Film Review: Tesla
Written and directed by Michael Almereyda. US, 2020, 102 minutes.
Available on video-on-demand platforms.
“The best machine is the one with the fewest parts,” mumbles Nikola Tesla (Ethan Hawke) in one of the many adumbral backroom discourses dramatized in Michael Almereyda’s Tesla, a turn-of-the-century biopic that doesn’t appear to buy its protagonist’s claim. Laced with playful anachronisms, budget-conscious distancing techniques, and narrative detours that a screenwriting lecturer would surely deem inexcusable, the movie foregrounds the excess that most historical fictions hack away, giving us a vision of the past replete with tangled knots and loose ends. Guiding us through this maelstrom with citations from Google search results is an omniscient narrator (Eve Hewson), who also plays J.P. Morgan’s daughter Anne in the film and who at one point launches a torrent of questions at the famed inventor culminating with the following brainteaser: “Is your brilliance a blessing or a curse?” Hawke, pitching Tesla on a fine line between wounded pathos and intimidating remoteness, waits through a long, pregnant beat and sighs, “You have become much better at asking questions,” a deflection that pretty definitively sinks the chances of Almereyda’s film providing any clear answers about its subject.
Coming on the heels of Experimenter (2015), Almereyda’s shape-shifting Brechtian portrait of Stanley Milgram, and Marjorie Prime (2017), a haunting chamber piece about the intersection of boundary-pushing technology and human consciousness, Tesla would seem to continue for the filmmaker a recently blossomed interest in pioneering futurism. But in fact the basis for Tesla is a script written by Almereyda in the early ’80s, before he’d even directed a film. One suspects this accounts for some leaden, subtext-underlining dialogue, like one running metaphor linking Tesla to a cat. But other times, an intriguing sense of abstraction creeps into exchanges, like the following:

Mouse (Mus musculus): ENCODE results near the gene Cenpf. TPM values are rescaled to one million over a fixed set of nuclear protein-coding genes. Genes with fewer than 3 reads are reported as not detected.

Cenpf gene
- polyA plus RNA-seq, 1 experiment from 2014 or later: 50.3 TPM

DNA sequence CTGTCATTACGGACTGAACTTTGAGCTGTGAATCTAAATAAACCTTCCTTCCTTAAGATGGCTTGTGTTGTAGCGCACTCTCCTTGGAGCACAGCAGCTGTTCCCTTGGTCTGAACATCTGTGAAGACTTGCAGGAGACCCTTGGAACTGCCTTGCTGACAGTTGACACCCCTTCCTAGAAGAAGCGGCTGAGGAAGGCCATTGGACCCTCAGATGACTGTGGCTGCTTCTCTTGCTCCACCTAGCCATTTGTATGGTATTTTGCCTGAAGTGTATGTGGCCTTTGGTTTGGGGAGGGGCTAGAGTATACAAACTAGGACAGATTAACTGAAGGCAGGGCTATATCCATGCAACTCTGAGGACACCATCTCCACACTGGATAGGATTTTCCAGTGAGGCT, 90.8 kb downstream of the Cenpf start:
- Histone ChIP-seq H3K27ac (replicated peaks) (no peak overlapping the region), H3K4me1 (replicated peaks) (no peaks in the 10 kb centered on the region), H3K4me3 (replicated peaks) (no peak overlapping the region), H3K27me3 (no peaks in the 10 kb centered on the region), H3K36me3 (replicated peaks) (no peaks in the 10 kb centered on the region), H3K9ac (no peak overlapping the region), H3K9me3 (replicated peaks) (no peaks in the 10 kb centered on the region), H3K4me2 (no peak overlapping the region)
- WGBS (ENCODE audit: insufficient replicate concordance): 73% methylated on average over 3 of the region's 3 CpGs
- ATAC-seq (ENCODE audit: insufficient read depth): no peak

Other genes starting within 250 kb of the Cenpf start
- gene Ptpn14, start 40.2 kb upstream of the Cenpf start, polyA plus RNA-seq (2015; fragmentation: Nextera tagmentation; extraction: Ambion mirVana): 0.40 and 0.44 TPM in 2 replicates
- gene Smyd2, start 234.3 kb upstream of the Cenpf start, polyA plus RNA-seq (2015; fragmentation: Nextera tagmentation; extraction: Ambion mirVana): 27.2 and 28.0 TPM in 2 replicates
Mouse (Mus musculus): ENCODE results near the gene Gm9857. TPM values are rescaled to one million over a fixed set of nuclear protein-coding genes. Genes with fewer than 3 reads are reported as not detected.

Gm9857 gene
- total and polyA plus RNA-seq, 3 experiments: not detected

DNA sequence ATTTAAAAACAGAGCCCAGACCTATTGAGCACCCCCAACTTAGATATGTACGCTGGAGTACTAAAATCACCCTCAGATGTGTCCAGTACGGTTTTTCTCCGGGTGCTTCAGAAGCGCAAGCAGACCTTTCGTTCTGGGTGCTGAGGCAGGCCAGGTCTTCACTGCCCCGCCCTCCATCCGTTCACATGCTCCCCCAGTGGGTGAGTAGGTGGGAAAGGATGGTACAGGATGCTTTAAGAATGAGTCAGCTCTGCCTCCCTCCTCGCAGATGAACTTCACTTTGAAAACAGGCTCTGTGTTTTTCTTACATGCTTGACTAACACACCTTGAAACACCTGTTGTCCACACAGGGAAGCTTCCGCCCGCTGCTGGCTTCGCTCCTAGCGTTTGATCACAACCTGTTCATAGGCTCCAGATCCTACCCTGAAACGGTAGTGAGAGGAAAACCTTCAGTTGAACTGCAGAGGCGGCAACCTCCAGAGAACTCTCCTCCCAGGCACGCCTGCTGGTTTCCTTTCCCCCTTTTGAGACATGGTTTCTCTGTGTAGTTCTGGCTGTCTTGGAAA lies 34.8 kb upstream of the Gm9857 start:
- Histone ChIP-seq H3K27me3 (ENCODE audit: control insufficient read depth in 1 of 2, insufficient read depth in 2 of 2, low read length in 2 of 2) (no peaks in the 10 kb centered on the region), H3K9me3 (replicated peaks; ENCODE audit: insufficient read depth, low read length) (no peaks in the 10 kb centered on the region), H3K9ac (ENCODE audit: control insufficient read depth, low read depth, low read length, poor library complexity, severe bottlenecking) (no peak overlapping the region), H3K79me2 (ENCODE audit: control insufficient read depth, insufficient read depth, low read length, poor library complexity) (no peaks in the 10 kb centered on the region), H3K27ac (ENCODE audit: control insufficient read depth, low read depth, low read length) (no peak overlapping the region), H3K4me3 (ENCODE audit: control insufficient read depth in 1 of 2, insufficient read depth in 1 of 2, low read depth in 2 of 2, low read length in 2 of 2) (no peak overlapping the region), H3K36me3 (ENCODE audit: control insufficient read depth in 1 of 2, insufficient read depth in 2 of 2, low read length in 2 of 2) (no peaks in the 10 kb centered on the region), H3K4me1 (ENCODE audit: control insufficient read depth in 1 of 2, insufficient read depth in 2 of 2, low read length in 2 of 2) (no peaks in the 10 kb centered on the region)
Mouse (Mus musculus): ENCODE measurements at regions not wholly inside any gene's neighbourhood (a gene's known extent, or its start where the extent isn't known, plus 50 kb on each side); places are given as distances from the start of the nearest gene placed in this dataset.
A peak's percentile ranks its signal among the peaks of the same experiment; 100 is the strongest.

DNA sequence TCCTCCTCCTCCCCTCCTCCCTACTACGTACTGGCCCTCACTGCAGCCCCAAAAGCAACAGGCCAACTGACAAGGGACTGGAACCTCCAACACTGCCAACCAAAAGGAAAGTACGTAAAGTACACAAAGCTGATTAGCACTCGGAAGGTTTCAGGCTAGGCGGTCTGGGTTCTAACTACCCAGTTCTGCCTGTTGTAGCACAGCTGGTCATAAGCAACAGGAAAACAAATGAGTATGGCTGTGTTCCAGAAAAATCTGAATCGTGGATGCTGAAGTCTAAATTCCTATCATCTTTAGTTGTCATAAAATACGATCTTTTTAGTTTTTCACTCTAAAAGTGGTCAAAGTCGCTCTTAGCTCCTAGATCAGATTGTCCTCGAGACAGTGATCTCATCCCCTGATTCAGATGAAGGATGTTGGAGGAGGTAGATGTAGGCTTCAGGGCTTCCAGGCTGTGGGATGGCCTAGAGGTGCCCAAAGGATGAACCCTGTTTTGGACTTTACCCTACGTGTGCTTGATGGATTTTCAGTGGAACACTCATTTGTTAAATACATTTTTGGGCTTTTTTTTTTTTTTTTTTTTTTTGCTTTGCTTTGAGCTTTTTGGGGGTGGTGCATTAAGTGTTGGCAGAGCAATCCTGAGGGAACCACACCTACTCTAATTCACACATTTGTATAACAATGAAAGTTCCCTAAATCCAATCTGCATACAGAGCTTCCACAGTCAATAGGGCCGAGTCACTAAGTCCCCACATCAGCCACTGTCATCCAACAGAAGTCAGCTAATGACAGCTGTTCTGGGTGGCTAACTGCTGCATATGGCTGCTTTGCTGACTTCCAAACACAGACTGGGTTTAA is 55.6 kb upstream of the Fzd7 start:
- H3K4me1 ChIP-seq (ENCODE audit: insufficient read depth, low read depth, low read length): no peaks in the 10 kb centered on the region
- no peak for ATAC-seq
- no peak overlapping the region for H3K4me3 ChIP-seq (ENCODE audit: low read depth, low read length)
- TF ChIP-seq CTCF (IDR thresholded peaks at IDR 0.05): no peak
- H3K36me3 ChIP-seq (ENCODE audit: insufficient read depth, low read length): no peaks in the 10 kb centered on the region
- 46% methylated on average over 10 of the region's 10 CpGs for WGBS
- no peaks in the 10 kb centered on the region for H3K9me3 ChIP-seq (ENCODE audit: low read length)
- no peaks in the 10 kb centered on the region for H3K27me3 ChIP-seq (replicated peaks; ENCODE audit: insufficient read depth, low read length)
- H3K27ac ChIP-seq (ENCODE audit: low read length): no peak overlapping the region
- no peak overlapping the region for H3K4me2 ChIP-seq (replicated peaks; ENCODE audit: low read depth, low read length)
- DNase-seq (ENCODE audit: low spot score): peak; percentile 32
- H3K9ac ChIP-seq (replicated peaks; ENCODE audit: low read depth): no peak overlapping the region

Professor Anthony: Look at Mr. Tesla’s motor. It’s going to make him very famous.
Anne Morgan: Well in that case, we can split my sandwich.
Evelyn: Do you like snow? Looks like we’re going to get a lot more of it.
Such obfuscation of Tesla’s actual inventions becomes a recurring bit: when his AC conductor is first demonstrated, he’s blocked in the frame by an incidental character, and later, when testing an experimental reactor in stormy Colorado high country, Hawke’s shadow envelops the device. In lieu of reveling in specific patenting victories, Almereyda privileges the man’s tormented striving toward revolutionary ideals, and counters this pursuit with a stream of crass capitalists—a fantastically smug Donnie Keshawarz as J.P. Morgan himself, an unctuous Jim Gaffigan as George Westinghouse—who dictate his financial prospects. Routinely compressing years of major events into a few pithy lines of Hewson narration set to archival imagery, the film works to overlay Tesla’s life with a sense of doomed fatalism, and to reckon with the fact that most visionary quests will go insufficiently fulfilled in one’s lifetime.
Obviously, this logic doesn’t apply to a filthy rich egomaniac like Elon Musk, but it does tend to apply to artists, and it’s not a huge leap to suggest that Almereyda relates to a certain exasperated perseverance apparent in Tesla’s struggle. Hardly an excuse for slack execution, though, the film’s modest budget instead facilitates Almereyda and director of photography Sean Williams’s vigorous formal experimentation, which encompasses Guy Maddin-esque rear projection, overheated lighting straight out of late period Raul Ruiz, and optical aberrations reminiscent of those in Sokurov’s Father and Son (2003). More than any of these reference points, however, the film’s overarching gloominess calls to mind Peter Watkins’ masterpiece Edvard Munch (1974), another paean to heedless ambition and underappreciated genius set in the early days of the lightbulb. Not as emotionally wrenching or psychologically revealing as that film, Tesla is nonetheless equally averse to easy understanding, and is driven, like its hero, by a will to reinvent itself—a quality nowhere more evident than in a climactic scene when Hawke, previously just a sentient furrowed brow, launches into a trembling karaoke version of “Everybody Wants to Rule the World.” As the lyrics draw uncanny parallels with Tesla’s story, the desire to seek answers about him melts away, leaving in its wake a tragic sense of unfulfillment: “Nothing ever lasts forever.” [★★★★]